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Blending vs Juicing — Can a Blender Be Used for Juice Extraction?

blending

Beetroot juiceJuic­ing is a much more rec­og­niz­able term to the gen­er­al pub­lic than smooth­ing, which is a rel­a­tive­ly new one. The ben­e­fits of juic­ing have been pro­mot­ed for many years by famous health prac­ti­tion­ers and enthu­si­asts, while smooth­ies and blend­ing became famil­iar only recent­ly, with the wide pop­u­lar­i­ty of blenders and healthy lifestyles. Per­haps due to the pop­u­lar­i­ty of juic­ing, mar­ket­ing cam­paigns for blenders some­times pro­mote their prod­ucts like juice and nutri­ent extrac­tors con­fus­ing ingen­u­ous cus­tomers. As a result, more and more peo­ple are won­der­ing if they can use a blender for juice extrac­tion. The pur­pose of this arti­cle is to clar­i­fy the terms of blend­ing and juice extrac­tion, answer the ques­tion of whether a blender can extract juice, and com­pare the ben­e­fits of blend­ing and juicing.

Definitions of Blending and Juice Extraction

Juice extrac­tion is a process in which the liq­uid is tak­en out of the pulp of fruits, veg­eta­bles, and leafy greens. After­ward, the juice is ready for con­sump­tion, while pulp goes in the garbage or can be used in var­i­ous healthy recipes such as veg­an burg­ers or crackers.
Blend­ing is the process of pul­ver­iz­ing food into a homoge­nous sub­stance such as a smooth­ie or puree, with­out remov­ing the pulp. This process nor­mal­ly requires extra liq­uid to be added for blend­ing purposes.

How to Extract Juice With a Blender

As you can under­stand from the above def­i­n­i­tions, the process­es of juice extrac­tion and blend­ing are quite dif­fer­ent. How­ev­er, it is pos­si­ble to kind of extract juice using a blender. For this pur­pose, you blend the food with water added to puree or smooth­ie con­sis­ten­cy and then pass it through a strain­er, col­lect­ing the juice below and leav­ing the pulp in the strainer.
But is it bet­ter to extract juice, or can blend­ed smooth­ies have their own ben­e­fits with­out extra manipulations?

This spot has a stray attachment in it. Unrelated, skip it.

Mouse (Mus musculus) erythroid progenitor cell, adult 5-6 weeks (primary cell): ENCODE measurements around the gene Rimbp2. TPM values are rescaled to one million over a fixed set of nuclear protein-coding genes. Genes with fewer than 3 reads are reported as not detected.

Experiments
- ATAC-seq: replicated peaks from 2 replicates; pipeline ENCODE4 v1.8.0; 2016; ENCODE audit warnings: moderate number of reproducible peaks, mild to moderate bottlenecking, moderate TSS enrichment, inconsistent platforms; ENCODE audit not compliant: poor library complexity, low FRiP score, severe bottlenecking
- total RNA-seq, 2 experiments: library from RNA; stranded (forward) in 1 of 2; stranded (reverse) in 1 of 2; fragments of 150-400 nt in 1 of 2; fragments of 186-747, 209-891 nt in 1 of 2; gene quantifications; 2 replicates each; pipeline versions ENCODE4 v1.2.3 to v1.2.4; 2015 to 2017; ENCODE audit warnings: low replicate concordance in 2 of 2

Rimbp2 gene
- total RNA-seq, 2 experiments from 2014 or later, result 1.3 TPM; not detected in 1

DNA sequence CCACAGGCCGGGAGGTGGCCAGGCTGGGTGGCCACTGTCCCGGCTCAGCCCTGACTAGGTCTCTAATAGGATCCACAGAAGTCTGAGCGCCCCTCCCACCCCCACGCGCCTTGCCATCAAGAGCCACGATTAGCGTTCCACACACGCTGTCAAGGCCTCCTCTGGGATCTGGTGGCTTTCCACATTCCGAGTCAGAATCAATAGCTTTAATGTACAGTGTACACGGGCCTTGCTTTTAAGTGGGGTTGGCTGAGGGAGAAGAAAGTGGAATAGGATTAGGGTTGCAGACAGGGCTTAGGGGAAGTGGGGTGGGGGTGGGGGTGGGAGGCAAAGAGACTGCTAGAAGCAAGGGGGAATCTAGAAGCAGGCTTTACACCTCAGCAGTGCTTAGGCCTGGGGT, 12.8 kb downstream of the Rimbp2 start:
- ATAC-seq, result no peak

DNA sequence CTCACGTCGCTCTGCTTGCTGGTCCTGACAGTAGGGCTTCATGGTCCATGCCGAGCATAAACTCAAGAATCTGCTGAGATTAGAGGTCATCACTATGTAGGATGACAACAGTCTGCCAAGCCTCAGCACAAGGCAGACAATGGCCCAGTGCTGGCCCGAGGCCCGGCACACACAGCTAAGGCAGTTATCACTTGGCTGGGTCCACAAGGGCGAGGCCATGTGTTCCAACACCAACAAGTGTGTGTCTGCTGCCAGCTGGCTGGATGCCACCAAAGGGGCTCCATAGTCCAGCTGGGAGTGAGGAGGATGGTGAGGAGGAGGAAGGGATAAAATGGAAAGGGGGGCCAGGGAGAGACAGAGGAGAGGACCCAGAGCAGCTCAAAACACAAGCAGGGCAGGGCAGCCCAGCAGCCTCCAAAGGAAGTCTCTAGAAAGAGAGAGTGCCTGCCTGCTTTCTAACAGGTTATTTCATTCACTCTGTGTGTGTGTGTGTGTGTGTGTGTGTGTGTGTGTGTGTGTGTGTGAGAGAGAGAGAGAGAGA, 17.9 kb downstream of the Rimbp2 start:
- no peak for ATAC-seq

Blending Pros and Cons

Pros: Smooth­ies con­tain not only vit­a­mins and nutri­ents from the pul­ver­ized fruits, veg­gies, and leafy greens, but also fiber to pro­mote a healthy diges­tive sys­tem. Blend­ed food is not only quick­ly and eas­i­ly absorbed by the human body, but due to fiber con­tent smooth­ies make peo­ple feel full more quick­ly than tra­di­tion­al food does. For this rea­son, smooth­ies are a quick and easy replace­ment for a full break­fast or pow­er snack. You can also add some seeds, nuts, or pro­tein pow­der to the smooth­ie for pro­tein con­tent. For improved taste and pre­sen­ta­tion, gar­nish your smooth­ies with berries, tofu, yogurt, oats, and oth­er ingre­di­ents. You can use your imag­i­na­tion to cre­ate end­less combinations!

Blenders also can pul­ver­ize non-juice­able ingre­di­ents like leafy greens, bananas, or avo­ca­dos. Juicers are use­less with these kinds of fruits, and only mas­ti­cat­ing juicers can han­dle leafy ingredients.

Cons: It must be men­tioned that some veg­eta­bles such as car­rot and beet­root are not quite palat­able when blend­ed, but very tasty when juiced. When com­bined with oth­er ingre­di­ents for blend­ing, they can make an excel­lent smooth­ie or soup.

Also, note that peo­ple with dif­fi­cul­ties digest­ing fiber will prob­a­bly ben­e­fit more from juic­ing than blending.

Juicing Pros and Cons

Pros: A blender is a very use­ful gad­get for every­day eat­ing, but juic­ing is usu­al­ly used only for spe­cial diets. Many body cleans­ing diets use fresh­ly squeezed juices because con­sum­ing liq­uid and nutri­ents with­out hav­ing to digest fiber uses less ener­gy, and all your body’s resources can go toward self-nour­ish­ment. With juic­ing, the ener­gy your body saves can be used instead of cleansing.

Cons: Juice is not rec­om­mend­ed for replac­ing a meal, as it prob­a­bly won’t fill you up, but you can drink a lot more of it than you can a smooth­ie. Juic­ing also, unfor­tu­nate­ly, removes a high pro­por­tion of the antiox­i­dant con­tent and is not rec­om­mend­ed for peo­ple with dia­betes because of the sug­ar content.

Conclusion

Blend­ing and juic­ing are both good for your health and sup­port the easy diges­tion of nutri­ents and vit­a­mins. Blenders are bet­ter suit­ed to peo­ple who seek to improve their health by con­sum­ing a lot of fruits and veg­eta­bles with­out extra effort. Juic­ing, on the oth­er hand, is good for body cleans­ing or oth­er spe­cial diets, espe­cial­ly for peo­ple with fiber diges­tion issues who need an easy way to take in fruits and veg­eta­bles. Smooth­ies are also per­fect for endurance ath­letes and sports enthu­si­asts to refu­el your body with energy.

Relat­ed Articles:

Best Blender for Smooth­ies and More — Buy­ing Guide 2020

Best Cel­ery Juicer- Buy­ing Guide 2020

6 Best Juicers for Leafy Greens Juic­ing – 2020 Guide

5 Best Juicers for Car­rots, Beets, Gin­ger and Oth­er Roots

5 Best Juicer for Oranges, Grape­fruits and oth­er Cit­rus Fruits – 2020 Guide

 

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